In the second reading Paul is writing about prayer and one mediator between God and humankind, Christ. Paul writes he was appointed preacher and apostle to share this truth. We all need prayer, including leaders who most likely were against Christ and the movement of this new Christian community. At the time of this writing there were many religions with multiple gods, but Paul is declaring there is one God and Christ is the one who tells humanity about God and God about humanity. Christ has this role as mediator because he is the one who ransomed himself for all. It was Christ who was with God in the beginning who entered humanity at the proper time to make us aware of the love God has for us and to tell us how deeply we are loved by God. Paul indicates the path to help others understand God and Christ, our ransom, is to pray for people. Paul mentions, prayer of supplications; prayer with a specific need, general prayers; a more general term which can include the others, petitions; also known as intercession, asking, begging something from God and thanksgivings; in all things we should be grateful and rejoice. Paul wants us to understand the significance of prayer, God wants to answer our prayers and through Christ we are saved because of his stepping into humanity and becoming our ransom.It was Christ who was with God in the beginning who entered humanity at the proper time to make us aware of the love God has for us and to tell us how deeply we are loved by God. Click To Tweet
In the gospel from Luke we read Jesus telling the story of a prudent steward. He is called dishonest but in some ways has found respect by the rich man of the story and perhaps Jesus himself. The steward is reported squandering the property of the rich man and is called to make a full accounting. Knowing he is caught, the steward works with those who owe the rich man, reducing their promises. After reducing what they owe, the debtors owe the steward a favor and perhaps see him compassionately. It appears the steward is lining up potential friends or favors once he loses his role in the rich man’s employment. It is not clear if the steward is trimming his “taxable” portion off the debt or if he was truly reducing the money owed the rich man. In the first case, reducing the debt by the amount the steward would receive there is no impact on what is owed the rich man, the master of the property. So when the master commends the dishonest steward he sees him as shrewd, doing what he can to make a life going forward, including the fact the rich man will likely not lose any of the debt owed him. Jesus might be saying there will be dishonesty in the world and maneuvering in the dishonesty can have benefit for those who will eventually turn to God for restoration. We never hear how things turn out for the dishonest but prudent steward, however, Jesus telling the story certainly indicates there is some lesson to be learned. I choose to see the steward doing the best he can but ultimately he can not do it alone, he needs to be ransomed.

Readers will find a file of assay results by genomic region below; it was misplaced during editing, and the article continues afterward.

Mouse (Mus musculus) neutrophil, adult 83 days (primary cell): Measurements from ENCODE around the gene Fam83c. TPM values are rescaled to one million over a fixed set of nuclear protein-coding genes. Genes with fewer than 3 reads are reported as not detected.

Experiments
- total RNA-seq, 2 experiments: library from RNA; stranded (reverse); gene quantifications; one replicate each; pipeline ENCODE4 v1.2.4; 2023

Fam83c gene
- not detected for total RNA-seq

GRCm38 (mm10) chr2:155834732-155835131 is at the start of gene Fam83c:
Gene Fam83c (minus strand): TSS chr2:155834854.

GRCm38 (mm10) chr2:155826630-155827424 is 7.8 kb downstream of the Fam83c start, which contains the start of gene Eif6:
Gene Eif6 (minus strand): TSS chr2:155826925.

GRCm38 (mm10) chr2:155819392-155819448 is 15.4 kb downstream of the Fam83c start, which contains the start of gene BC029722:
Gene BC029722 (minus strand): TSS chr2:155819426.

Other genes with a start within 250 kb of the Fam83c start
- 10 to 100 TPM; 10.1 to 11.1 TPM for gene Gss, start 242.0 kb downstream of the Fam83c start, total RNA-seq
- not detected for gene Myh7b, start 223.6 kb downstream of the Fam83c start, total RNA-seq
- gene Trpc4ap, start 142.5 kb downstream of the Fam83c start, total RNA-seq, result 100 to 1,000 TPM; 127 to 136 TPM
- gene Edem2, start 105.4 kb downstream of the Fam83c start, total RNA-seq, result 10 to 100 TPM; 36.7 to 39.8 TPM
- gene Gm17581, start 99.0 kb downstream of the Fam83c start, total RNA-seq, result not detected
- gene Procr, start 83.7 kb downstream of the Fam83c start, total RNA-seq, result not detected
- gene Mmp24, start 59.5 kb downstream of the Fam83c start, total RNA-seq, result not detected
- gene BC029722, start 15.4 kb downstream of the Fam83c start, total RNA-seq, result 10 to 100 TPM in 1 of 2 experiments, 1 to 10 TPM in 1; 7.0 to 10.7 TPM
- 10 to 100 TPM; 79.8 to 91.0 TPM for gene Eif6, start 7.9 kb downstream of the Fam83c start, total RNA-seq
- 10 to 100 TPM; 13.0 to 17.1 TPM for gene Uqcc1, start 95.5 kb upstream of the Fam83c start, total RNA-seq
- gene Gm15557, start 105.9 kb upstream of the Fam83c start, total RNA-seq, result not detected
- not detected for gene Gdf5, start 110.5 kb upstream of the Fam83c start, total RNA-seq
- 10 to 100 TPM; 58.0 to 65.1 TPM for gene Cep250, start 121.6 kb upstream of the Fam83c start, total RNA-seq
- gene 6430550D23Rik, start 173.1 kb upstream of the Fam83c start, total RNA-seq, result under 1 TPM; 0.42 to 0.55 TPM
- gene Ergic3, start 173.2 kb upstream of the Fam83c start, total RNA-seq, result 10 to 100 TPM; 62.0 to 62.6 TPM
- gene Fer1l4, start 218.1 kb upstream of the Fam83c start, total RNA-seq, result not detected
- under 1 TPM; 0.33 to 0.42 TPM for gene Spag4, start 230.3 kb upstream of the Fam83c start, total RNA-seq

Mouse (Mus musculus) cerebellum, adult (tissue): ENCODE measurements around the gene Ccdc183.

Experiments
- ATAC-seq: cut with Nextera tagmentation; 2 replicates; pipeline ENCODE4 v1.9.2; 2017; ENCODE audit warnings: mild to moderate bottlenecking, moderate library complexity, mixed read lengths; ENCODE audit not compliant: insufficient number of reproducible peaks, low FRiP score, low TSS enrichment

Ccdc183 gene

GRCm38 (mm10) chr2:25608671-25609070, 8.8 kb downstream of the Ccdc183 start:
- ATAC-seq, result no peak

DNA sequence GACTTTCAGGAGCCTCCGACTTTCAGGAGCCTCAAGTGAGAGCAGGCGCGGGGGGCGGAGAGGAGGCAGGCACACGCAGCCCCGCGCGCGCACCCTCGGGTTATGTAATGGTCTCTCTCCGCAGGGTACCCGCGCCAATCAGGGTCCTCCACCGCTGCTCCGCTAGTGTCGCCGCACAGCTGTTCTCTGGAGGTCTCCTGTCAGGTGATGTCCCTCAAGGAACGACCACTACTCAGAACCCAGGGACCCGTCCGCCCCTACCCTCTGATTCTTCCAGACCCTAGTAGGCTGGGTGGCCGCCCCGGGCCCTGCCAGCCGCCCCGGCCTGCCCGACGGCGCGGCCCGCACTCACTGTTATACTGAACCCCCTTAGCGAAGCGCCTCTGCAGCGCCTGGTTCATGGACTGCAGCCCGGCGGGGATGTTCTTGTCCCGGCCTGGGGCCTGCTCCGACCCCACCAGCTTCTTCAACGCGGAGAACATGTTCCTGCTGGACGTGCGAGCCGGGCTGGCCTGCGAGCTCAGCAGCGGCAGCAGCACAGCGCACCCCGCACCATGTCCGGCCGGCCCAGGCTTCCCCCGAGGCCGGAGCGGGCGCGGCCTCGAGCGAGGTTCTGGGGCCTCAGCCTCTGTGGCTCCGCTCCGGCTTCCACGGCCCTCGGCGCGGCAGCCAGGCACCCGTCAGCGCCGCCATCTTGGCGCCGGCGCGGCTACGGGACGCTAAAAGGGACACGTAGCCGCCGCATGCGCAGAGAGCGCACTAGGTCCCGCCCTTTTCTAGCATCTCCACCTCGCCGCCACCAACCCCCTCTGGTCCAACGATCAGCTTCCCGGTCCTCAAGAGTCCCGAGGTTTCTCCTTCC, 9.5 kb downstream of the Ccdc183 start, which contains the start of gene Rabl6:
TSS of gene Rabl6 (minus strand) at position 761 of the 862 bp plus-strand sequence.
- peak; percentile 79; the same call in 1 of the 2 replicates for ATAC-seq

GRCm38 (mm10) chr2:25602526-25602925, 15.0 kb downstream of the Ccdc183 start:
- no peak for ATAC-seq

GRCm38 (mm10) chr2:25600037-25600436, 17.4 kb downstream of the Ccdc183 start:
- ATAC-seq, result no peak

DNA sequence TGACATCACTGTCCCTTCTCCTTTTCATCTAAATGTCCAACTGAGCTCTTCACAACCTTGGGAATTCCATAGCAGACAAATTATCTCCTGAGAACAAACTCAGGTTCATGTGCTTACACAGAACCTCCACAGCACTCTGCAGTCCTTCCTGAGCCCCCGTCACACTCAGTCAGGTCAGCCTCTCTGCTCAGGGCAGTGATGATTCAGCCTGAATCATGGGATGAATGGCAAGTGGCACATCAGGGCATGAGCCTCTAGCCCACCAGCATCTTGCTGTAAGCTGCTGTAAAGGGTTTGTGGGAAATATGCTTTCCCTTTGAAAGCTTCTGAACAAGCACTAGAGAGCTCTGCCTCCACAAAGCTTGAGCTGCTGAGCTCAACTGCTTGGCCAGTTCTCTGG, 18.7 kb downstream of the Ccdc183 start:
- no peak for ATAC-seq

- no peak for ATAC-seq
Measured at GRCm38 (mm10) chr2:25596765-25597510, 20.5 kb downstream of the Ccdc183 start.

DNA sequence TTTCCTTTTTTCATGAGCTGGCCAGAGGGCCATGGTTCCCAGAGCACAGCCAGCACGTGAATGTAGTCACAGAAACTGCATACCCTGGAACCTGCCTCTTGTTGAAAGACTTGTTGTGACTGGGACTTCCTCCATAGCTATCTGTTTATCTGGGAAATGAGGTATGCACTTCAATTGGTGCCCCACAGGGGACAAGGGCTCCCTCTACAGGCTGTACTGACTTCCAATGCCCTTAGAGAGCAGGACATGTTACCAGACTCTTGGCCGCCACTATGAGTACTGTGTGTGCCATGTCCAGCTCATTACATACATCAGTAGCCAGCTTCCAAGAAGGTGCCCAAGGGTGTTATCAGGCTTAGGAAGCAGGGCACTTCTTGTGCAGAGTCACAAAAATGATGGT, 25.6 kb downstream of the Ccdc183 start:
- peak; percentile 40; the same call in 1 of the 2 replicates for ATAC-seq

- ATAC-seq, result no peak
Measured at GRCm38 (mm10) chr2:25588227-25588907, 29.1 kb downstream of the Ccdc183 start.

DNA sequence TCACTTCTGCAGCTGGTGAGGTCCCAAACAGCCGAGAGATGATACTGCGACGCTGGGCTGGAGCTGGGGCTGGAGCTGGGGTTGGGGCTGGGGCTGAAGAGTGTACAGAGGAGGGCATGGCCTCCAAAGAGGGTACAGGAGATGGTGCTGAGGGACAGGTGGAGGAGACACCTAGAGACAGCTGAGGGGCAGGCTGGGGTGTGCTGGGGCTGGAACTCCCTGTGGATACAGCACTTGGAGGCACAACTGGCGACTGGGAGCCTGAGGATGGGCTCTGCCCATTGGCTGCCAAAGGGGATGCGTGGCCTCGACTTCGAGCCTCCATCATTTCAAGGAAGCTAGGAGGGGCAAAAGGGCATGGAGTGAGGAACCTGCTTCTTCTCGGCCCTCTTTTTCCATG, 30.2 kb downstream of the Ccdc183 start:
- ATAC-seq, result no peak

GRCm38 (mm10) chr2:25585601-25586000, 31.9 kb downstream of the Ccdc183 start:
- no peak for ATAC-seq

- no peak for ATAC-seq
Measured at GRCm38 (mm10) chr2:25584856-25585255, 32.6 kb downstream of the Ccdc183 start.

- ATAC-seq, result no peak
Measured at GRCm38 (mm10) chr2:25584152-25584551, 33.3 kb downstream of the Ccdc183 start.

We see in all three of these stories ransom is needed for all. The people living in prosperous times taking advantage of the poor and needy as told by Amos are looking at condemnation and destruction. However we are left with the impression God steps in and saves them. Paul is addressing prayer, one God and that he is appointed preacher and apostle to speak to those who don’t know the one God or how to pray. Essentially Paul is an apostle to those who need to be ransomed. Finally in the story of the steward we see a man who needs ransoming, although he tries to do some things to save himself, it is not really possible that he could be saved without some help. So he too is a man who needs to be ransomed.
Jesus gave himself as the ransom for all, he doesn’t pick and choose who the ransom shall effect. God the Father and Christ the Son know that all people will need help to be saved, to be restored back to the Father. Without Christ serving as ransom for all we don’t know who to turn to for life. God is a God of mercy and knows from the beginning that people will do things that are not perfect and ransoming them will be necessary. So God in his mercy makes Christ available as ransom for all.
Have mercy on us – ransom for all